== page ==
Thursday, May 3, 2012
By PETER H. MILLIKEN
One group of sentenced offenders isn’t sitting in jail watching television on the taxpayers’ dime.
This group consists of participants in the day-reporting program who perform numerous community-service projects, including collecting items for recycling, litter pickup, grass cutting, landscaping and sometimes graffiti removal.
The day-reporting workers are sentenced to the program by Mahoning County’s municipal and county court judges.
“Depending upon the circumstances of the underlying offense, we do take advantage of the day-reporting program, particularly in light of the fact that we have such an overcrowded situation with the county jail,” said Judge Scott Hunter of Mahoning County Area Court in Canfield.
“Unfortunately, we’re placed in a predicament where we have to prioritize” and reserve costly jail beds for those who need to be incarcerated, such as the more-violent offenders, he said.
Housing inmates in the jail costs taxpayers about $80 a day per inmate.
“There’s productivity ... and the community benefits,” Judge Hunter said of the day-reporting program, which has operated here since April 2006 and now has 199 sentenced participants.
The community saves about $360,000 annually by keeping day-reporting offenders out of jail and having them provide free community service, sheriff’s office officials said.
The day workers report each morning from their homes to the county minimum-security jail building in downtown Youngstown, which is not currently used as an overnight facility, but is used as a staging area for the work program.
From there, deputies transport them to various work sites, where they perform free labor, and back to downtown Youngstown at the end of their workday.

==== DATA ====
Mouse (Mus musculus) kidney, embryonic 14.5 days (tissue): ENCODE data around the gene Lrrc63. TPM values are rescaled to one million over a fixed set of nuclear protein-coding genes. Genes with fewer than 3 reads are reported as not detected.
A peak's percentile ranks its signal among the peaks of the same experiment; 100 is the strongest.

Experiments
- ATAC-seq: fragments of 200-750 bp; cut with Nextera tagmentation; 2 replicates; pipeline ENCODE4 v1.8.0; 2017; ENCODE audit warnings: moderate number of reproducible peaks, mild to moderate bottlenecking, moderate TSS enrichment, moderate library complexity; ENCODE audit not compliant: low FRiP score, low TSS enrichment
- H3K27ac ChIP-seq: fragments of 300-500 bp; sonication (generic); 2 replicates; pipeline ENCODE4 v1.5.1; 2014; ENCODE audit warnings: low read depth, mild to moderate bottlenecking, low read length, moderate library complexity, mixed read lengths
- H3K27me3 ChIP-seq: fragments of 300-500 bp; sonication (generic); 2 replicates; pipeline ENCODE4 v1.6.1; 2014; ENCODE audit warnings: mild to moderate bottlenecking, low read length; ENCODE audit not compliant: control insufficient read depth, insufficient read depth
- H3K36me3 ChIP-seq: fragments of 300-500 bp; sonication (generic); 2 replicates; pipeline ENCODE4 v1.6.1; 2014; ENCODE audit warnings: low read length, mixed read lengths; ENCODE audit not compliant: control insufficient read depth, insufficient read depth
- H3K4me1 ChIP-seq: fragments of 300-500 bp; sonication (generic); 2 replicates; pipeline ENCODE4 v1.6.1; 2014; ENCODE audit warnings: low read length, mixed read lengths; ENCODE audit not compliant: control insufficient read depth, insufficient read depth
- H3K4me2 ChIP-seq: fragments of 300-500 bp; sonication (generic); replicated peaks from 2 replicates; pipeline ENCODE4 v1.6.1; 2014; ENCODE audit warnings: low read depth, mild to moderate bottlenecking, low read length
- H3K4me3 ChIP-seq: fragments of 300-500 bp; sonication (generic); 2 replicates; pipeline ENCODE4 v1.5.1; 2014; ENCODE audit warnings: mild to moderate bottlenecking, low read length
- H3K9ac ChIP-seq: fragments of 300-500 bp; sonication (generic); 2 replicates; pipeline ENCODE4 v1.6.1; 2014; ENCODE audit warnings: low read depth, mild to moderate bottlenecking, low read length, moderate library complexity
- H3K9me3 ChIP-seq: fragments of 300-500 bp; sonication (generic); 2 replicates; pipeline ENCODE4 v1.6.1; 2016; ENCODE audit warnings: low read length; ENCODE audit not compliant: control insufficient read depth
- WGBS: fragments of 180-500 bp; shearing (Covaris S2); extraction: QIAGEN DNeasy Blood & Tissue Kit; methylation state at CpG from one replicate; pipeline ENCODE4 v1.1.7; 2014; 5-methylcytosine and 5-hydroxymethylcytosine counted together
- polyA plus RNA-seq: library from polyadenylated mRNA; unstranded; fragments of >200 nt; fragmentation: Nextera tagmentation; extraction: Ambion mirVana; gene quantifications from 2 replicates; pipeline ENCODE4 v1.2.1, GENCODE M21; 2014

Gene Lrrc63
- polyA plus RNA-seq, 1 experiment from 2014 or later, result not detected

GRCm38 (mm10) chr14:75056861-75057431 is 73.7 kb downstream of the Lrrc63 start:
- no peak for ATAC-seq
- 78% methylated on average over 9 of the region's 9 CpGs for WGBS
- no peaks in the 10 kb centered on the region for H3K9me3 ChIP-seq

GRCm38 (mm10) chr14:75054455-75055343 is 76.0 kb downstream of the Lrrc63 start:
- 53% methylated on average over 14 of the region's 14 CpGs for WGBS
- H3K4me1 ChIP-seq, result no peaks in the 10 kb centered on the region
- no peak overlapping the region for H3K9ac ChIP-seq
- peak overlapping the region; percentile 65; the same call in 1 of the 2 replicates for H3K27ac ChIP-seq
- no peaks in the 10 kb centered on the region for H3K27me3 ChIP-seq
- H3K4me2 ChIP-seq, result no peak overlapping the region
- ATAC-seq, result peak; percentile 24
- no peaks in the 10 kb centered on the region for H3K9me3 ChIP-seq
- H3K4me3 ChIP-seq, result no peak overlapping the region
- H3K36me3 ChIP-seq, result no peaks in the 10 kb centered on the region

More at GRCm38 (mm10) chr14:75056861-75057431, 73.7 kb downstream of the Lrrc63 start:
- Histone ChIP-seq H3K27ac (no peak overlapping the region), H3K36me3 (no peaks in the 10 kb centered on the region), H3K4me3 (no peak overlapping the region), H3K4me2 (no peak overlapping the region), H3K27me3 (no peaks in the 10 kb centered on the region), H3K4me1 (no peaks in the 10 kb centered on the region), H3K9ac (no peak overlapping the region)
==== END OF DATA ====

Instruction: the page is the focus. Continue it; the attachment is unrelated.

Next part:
On Wednesday, five of the day-reporting workers were scraping and painting horse barns at the Canfield Fairgrounds under the supervision of Deputy Dave Moss.
“It’s basically geared to save the tax dollars,” Moss said of the program.
One of the day-reporting workers, Travis Csuti, 35, of Youngstown, was sentenced to 30 workdays in the program by Judge Hunter after he pleaded no contest to a domestic-violence charge. The judge found him guilty.
“I like the community-service aspect of it. We actually get to clean up the community,” Csuti said. “It gives us the opportunity to work off our sentences instead of sitting in a jail cell and costing taxpayers more money.”
For his first domestic-violence offense, Judge Hunter also sentenced Csuti to a year’s probation and fined him $760, including court and day-reporting costs. Csuti said he also voluntarily attended anger-management sessions for several months.
“I’d like to utilize them at least a day or two every week, if possible,” Bev Fisher, fair manager, said of the day-reporting workers.
If the fair board had to hire a painting contractor to scrape and paint the two horse barns, the cost would be about $2,000, Fisher estimated.
The day-reporting workers also pick up recyclable items, such as cardboard and bottles and cans after fairgrounds events, she added.